Off all the industries pummeled by ransomware this past year, manufacturing and production are among the toughest when it comes to ransom payments and data retrieval.
That, according to Sophos’ most recent report on The State of Ransomware in Manufacturing and Production 2021
The report is based on the findings from an independent survey of 5,400 IT decision makers, including 438 in the manufacturing and production sector, conducted at the start of 2021. As it turns out, companies in this sector are least likely to submit to a ransom demand and most likely to restore encrypted data from backups.
Among the survey findings:
- Just 19% of organizations whose data was encrypted paid attackers to decrypt their files, compared to a global average of 32%.
- 36% of respondents were hit with ransomware last year -- in line with the global average of 37%.
- 68% of those whose data was encrypted restored it using backups, a rate considerably above the global average (57%).
- 9% of ransomware victims suffered extortion-based attacks.
- This rate of extortion is higher than the global average of 7% and may also be linked to the high use of backups, which forces adversaries to find other ways to make money from victims.
“Backups are vital, but they cannot protect against this risk, so manufacturing and production businesses should not rely on them as an anti-extortion defense,” said Chester Wisniewski, principal research scientist at Sophos. “Organizations need to extend their anti-ransomware defenses by combining technology with human-led threat hunting to neutralize [the threat].”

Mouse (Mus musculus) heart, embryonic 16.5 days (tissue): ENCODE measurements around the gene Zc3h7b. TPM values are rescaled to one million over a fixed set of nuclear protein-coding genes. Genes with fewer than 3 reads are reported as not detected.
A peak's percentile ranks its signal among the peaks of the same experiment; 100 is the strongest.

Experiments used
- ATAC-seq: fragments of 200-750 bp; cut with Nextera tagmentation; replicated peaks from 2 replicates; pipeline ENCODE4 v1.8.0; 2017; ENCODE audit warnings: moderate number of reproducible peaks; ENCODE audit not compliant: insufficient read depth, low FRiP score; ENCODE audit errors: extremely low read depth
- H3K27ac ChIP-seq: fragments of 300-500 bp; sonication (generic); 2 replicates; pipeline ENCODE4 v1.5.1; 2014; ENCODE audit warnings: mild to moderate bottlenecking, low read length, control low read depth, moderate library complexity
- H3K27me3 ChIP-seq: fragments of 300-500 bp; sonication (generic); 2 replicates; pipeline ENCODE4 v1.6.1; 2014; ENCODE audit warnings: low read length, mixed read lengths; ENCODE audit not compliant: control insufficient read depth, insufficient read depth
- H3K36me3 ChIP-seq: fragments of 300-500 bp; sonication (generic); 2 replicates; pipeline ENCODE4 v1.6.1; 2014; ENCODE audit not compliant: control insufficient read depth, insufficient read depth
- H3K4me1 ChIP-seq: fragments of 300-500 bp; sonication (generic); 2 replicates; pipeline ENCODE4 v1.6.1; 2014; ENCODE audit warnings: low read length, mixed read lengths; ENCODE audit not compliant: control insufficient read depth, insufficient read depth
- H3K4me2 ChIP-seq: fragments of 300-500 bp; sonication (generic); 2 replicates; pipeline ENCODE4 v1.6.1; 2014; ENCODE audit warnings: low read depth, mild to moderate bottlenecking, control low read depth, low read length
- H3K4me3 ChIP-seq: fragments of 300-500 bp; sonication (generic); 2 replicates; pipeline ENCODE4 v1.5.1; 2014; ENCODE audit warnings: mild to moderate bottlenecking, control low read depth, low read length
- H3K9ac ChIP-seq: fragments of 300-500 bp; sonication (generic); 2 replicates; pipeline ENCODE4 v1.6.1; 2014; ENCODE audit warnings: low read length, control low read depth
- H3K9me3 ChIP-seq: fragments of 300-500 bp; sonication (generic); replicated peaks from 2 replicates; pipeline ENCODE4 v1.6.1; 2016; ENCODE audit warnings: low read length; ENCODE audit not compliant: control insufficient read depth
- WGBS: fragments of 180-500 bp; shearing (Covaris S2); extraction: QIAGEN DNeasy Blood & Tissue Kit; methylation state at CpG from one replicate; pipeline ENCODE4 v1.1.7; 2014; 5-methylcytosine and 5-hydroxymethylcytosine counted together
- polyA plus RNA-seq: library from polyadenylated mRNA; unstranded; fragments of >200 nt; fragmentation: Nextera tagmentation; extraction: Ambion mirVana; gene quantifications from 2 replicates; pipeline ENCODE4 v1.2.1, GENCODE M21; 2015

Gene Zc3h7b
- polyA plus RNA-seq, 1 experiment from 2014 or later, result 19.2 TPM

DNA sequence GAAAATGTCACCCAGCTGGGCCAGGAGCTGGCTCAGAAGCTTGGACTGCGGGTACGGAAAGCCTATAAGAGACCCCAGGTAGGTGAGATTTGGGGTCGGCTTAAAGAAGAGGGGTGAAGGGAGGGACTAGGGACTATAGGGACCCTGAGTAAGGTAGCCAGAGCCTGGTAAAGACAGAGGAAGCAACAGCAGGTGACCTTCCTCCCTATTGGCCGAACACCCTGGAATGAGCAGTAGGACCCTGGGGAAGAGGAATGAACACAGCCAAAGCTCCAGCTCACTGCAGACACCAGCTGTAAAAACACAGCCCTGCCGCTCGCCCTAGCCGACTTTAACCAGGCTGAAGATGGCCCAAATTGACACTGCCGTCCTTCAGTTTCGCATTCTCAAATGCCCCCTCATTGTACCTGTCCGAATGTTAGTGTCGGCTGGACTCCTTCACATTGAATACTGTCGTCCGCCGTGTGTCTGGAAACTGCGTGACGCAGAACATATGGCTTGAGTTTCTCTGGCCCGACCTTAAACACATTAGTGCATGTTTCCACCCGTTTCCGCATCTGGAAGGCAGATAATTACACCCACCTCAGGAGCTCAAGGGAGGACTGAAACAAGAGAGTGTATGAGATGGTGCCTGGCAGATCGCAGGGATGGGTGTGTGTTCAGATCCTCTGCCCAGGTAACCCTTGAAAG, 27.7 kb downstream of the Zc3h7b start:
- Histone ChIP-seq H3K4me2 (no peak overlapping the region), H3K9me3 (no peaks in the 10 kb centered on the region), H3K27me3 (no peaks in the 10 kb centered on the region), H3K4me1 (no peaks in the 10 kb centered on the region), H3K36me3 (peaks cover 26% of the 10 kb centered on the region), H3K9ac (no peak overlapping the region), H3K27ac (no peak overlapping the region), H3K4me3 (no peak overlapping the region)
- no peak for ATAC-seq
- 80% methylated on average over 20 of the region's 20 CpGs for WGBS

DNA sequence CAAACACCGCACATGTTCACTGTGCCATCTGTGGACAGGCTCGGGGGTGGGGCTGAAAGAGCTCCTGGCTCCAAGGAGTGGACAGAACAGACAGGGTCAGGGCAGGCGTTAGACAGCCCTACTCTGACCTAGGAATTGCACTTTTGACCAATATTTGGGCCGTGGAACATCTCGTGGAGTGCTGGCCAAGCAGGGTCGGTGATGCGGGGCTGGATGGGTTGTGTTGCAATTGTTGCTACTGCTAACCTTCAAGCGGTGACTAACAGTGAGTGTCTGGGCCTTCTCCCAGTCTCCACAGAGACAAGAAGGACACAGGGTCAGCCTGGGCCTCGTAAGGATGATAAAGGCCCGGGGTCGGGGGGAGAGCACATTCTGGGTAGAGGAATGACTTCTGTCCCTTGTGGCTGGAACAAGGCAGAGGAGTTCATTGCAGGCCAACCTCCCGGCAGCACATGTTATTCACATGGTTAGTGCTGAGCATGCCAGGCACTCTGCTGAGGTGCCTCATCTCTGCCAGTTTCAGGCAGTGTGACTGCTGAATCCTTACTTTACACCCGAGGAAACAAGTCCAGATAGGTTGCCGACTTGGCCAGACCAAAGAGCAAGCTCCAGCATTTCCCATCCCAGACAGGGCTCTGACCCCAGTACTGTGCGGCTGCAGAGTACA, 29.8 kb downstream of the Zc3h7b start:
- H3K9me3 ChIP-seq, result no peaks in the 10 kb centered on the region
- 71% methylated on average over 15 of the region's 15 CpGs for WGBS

According to the report (blog post here), the overall cost for organizations to recover from an attack last year was $1.52 million.
That’s certainly a lot of money, but less than the global average of $1.85 million.
While manufacturing and production companies are coming out ahead in these areas, respondents fully expect future attacks. Of those not hit by ransomware last year, 77% expect to be hit in the future.
Meanwhile, 2020 was brutal overall for IT teams in this sector. Like many others, they were forced to deal with the COVID-19 pandemic. During that period:
- Just 7% experienced a drop in their cyber workload vs. a global average of 13%.
- This industry also had the fewest respondents who saw improved response time to IT cases (15% vs. a global average of 20%).
- The silver lining: cyber skills also increased, with 71% of respondents saying their team’s ability to further develop cybersecurity knowledge and skills increased.
To reduce the threat, Sophos recommends that organizations:
- Ensure they have robust ransomware and malware protection in place
- Remain vigilant about emerging vulnerabilities on Internet-facing software products they operate on their networks.
- Shift some products to vendor-hosted software-as-a-service, which can mitigate some of these risks, as vendors typically patch vulnerabilities in their own deployments of software faster than they can be deployed by on-premises customers.
- Fully deploy malware protection on servers and endpoint devices
- Monitor products to catch attacks that trigger detections or alerts before an attacker with administrative access can defeat protections.
- Have effective data backup practices and business continuity plans, regardless of their size, to ensure that they can survive attacks.